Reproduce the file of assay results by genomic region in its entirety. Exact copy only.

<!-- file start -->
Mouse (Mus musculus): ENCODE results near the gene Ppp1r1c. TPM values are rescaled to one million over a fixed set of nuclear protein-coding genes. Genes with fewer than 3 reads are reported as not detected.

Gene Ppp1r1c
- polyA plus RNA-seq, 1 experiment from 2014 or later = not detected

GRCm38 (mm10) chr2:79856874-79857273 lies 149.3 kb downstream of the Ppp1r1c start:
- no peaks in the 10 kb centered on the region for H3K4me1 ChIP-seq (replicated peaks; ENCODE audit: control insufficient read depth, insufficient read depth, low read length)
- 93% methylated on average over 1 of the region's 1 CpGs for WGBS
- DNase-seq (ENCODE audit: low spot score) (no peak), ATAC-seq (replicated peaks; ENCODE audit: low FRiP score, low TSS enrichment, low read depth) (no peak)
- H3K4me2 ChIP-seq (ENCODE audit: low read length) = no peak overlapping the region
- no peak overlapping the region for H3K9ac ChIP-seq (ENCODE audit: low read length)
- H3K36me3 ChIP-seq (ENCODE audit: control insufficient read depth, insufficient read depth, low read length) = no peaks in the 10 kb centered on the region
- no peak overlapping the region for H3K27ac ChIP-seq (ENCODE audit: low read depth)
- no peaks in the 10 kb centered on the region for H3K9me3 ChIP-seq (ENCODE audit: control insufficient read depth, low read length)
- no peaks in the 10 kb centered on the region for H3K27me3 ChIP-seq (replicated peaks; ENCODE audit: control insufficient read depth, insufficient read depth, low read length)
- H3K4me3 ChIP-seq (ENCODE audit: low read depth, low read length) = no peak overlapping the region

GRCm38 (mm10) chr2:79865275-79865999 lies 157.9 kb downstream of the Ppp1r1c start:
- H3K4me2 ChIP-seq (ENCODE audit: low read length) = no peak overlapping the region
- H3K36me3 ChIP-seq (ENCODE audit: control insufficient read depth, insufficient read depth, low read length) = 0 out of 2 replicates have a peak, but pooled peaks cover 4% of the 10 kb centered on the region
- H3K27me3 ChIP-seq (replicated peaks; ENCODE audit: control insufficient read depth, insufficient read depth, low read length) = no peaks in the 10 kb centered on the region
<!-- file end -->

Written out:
Mouse (Mus musculus): ENCODE results near the gene Ppp1r1c. TPM values are rescaled to one million over a fixed set of nuclear protein-coding genes. Genes with fewer than 3 reads are reported as not detected.

Gene Ppp1r1c
- polyA plus RNA-seq, 1 experiment from 2014 or later = not detected

GRCm38 (mm10) chr2:79856874-79857273 lies 149.3 kb downstream of the Ppp1r1c start:
- no peaks in the 10 kb centered on the region for H3K4me1 ChIP-seq (replicated peaks; ENCODE audit: control insufficient read depth, insufficient read depth, low read length)
- 93% methylated on average over 1 of the region's 1 CpGs for WGBS
- DNase-seq (ENCODE audit: low spot score) (no peak), ATAC-seq (replicated peaks; ENCODE audit: low FRiP score, low TSS enrichment, low read depth) (no peak)
- H3K4me2 ChIP-seq (ENCODE audit: low read length) = no peak overlapping the region
- no peak overlapping the region for H3K9ac ChIP-seq (ENCODE audit: low read length)
- H3K36me3 ChIP-seq (ENCODE audit: control insufficient read depth, insufficient read depth, low read length) = no peaks in the 10 kb centered on the region
- no peak overlapping the region for H3K27ac ChIP-seq (ENCODE audit: low read depth)
- no peaks in the 10 kb centered on the region for H3K9me3 ChIP-seq (ENCODE audit: control insufficient read depth, low read length)
- no peaks in the 10 kb centered on the region for H3K27me3 ChIP-seq (replicated peaks; ENCODE audit: control insufficient read depth, insufficient read depth, low read length)
- H3K4me3 ChIP-seq (ENCODE audit: low read depth, low read length) = no peak overlapping the region

GRCm38 (mm10) chr2:79865275-79865999 lies 157.9 kb downstream of the Ppp1r1c start:
- H3K4me2 ChIP-seq (ENCODE audit: low read length) = no peak overlapping the region
- H3K36me3 ChIP-seq (ENCODE audit: control insufficient read depth, insufficient read depth, low read length) = 0 out of 2 replicates have a peak, but pooled peaks cover 4% of the 10 kb centered on the region
- H3K27me3 ChIP-seq (replicated peaks; ENCODE audit: control insufficient read depth, insufficient read depth, low read length) = no peaks in the 10 kb centered on the region